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Last week one of our enterprise subscribers asked about how best to estimate future traffic levels, and I thought I’d answer the question by way of a blog post.
There are eight areas that I think you can focus on, to try to figure out whether traffic levels are likely to rise, fall, or stay the same.
I am thinking out loud here, so if you have any better methodologies then please leave a comment below!
1. Benchmark your traffic over the past three years
Have a look at your web analytics data. Here is what our traffic growth looks like…
It’s easy enough to extend the line on that chart to project forwards and figure out a likely end point in 12 months, but I’m not sure how accurate that will be. Can we do better than that?
I am reminded of my old economics teacher’s use of the Latin phrase ‘ceteris parabus’, which roughly translates as ‘all things being equal’. In digital, everything is subject to change, but some things can be controlled better than others.
2. Understand where your traffic comes from
The next step is to see how people visit your website. Our top 10 referral sources account for about 75% of our total visits. Let’s take a look at them…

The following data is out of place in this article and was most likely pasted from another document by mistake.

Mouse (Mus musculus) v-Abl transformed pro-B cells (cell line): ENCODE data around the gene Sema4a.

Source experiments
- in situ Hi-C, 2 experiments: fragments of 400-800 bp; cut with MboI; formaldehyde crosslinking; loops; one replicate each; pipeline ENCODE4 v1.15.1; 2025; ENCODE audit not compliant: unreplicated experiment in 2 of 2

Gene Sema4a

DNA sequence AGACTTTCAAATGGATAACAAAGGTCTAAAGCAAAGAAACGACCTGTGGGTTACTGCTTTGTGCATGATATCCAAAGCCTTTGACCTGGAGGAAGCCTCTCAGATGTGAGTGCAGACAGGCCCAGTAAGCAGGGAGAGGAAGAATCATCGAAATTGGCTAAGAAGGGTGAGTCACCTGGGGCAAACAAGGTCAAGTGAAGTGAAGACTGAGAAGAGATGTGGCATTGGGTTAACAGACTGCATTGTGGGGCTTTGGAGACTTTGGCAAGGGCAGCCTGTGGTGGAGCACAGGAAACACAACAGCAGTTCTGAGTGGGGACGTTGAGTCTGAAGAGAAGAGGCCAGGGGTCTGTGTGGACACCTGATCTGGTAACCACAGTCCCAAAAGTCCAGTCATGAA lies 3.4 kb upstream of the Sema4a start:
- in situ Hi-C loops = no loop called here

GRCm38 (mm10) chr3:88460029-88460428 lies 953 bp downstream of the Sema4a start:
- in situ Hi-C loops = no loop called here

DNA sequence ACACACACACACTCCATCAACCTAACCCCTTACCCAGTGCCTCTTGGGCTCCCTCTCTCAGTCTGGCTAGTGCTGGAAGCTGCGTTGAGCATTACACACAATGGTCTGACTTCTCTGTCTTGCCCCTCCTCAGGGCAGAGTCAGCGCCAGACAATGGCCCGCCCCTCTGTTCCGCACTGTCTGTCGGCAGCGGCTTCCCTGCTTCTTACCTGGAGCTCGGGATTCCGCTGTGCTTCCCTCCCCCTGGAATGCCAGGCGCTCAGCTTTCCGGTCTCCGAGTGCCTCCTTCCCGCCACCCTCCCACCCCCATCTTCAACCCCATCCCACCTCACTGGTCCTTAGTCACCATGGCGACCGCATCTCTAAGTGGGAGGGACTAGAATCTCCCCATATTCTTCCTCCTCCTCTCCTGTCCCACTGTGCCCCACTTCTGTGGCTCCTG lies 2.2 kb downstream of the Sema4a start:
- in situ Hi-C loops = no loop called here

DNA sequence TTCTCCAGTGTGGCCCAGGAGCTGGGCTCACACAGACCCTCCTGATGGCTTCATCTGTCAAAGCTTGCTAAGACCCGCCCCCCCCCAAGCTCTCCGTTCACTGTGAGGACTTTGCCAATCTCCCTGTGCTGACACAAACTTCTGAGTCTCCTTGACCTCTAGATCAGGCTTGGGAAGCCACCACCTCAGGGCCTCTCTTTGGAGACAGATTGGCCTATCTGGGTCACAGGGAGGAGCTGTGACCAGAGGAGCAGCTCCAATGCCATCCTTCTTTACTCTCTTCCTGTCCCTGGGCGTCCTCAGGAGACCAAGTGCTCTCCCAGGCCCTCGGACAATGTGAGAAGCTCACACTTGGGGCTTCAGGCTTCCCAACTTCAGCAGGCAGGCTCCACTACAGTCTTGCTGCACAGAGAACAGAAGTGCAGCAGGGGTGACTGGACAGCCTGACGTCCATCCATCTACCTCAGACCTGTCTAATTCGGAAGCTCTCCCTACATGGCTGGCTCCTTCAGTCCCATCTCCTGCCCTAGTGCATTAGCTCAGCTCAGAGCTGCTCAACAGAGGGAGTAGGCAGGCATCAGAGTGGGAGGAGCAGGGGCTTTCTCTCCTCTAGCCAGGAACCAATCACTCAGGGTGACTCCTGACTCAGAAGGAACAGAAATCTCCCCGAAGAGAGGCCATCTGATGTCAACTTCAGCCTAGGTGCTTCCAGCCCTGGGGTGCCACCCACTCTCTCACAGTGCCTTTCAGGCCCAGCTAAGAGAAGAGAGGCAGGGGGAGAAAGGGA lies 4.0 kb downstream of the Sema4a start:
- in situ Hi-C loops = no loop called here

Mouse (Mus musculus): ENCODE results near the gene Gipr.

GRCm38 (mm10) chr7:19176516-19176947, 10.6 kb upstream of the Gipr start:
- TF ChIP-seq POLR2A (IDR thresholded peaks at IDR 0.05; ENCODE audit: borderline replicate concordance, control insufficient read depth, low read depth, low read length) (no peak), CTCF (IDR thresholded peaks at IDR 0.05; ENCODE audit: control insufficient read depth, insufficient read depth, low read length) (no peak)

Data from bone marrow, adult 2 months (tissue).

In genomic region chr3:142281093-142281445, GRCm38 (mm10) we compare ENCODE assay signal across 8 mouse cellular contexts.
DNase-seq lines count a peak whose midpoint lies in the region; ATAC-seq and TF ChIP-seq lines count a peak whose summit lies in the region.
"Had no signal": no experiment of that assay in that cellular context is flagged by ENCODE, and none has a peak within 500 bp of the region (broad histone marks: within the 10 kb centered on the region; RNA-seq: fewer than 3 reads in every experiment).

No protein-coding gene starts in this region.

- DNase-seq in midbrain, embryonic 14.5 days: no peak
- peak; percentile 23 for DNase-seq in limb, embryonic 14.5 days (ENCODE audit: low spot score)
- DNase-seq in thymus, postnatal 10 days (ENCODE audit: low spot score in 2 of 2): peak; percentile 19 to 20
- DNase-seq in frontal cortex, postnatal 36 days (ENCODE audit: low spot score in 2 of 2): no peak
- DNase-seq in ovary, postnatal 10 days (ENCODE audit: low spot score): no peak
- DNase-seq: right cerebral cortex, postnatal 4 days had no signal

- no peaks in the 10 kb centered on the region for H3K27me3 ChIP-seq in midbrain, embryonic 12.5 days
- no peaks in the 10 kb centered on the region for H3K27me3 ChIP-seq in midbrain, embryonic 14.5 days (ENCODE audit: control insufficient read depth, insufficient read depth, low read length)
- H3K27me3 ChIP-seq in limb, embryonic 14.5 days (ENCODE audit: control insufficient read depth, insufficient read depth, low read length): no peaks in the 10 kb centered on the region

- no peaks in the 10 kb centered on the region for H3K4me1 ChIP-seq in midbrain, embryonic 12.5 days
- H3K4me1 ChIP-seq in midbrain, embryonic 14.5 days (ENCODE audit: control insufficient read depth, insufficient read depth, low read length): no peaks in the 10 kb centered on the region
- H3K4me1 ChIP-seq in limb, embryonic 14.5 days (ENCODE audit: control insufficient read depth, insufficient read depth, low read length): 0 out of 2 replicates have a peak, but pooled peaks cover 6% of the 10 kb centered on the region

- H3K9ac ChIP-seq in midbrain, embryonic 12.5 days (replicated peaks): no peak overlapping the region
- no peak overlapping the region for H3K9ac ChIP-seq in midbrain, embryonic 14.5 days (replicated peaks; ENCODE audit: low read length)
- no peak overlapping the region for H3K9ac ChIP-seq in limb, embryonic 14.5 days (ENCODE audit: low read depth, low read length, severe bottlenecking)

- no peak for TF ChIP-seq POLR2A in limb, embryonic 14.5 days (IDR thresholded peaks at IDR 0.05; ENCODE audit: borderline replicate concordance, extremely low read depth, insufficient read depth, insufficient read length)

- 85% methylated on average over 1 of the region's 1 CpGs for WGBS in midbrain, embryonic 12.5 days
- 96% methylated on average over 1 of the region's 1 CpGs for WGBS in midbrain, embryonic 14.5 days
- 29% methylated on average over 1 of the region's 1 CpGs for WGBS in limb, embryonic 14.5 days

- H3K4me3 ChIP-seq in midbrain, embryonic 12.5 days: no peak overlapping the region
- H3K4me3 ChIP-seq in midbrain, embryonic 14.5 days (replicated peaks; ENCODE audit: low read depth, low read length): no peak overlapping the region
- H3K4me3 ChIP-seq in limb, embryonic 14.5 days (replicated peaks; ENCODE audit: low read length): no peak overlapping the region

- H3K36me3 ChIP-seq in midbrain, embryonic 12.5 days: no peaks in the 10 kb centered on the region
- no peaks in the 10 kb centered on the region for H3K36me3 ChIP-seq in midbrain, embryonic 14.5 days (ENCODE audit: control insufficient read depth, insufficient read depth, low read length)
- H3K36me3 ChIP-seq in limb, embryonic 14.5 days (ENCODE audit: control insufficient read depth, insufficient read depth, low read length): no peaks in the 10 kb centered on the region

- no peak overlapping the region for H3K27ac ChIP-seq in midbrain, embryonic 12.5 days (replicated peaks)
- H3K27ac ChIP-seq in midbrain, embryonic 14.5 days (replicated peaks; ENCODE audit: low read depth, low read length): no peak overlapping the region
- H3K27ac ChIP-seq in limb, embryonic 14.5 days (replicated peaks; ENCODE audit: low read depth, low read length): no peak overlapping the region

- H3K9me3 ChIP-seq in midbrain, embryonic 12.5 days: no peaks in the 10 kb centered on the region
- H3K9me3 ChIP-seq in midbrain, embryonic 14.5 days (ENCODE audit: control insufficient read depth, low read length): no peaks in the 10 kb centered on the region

You can see that search remains the daddy (and by search, I mean Google – Bing is in 13th place, and Yahoo in 19th). In second place there is the mysterious ‘direct’ channel, which represents all kinds of different sources. In third place is email, which is a consistent performer for us. And so on.
As our own Matt Owen explains, Google Analytics doesn't always measure social traffic accurately, and some of the 'direct' and 't.co' traffic will come from social sites.
Are any of these channels likely to change, for good or ill?
3. Evaluate your top referral channels
For us, and very possibly for you, Google is the big one. A force majeure following a Google update could be catastrophic for our predictions, but I am an SEO optimist and think we can do so much better.
Ask yourself some questions:
- Are you number one in Google for all of the top keyword queries in your sector? (congratulations if you are, though beware dragons!)
- Are you likely to claim a bunch more keywords to extend your share of search? (have you undertaken any gap analysis?)
- Are there any threats to your Google rankings? (dodgy link profiles, poor technical SEO, a lack of quality content, etc)
- How has Google performed YoY? (are visits up, down, or the same?)
Let’s look at our stats to answer the last question. I think it’s a bit of a mixed bag…
You can see that we’re attracting more than 40% more visitors from Google compared to the previous year, and that in the past few months we have accelerated somewhat. All of that is great, but this growth is lower than we experienced in the previous year…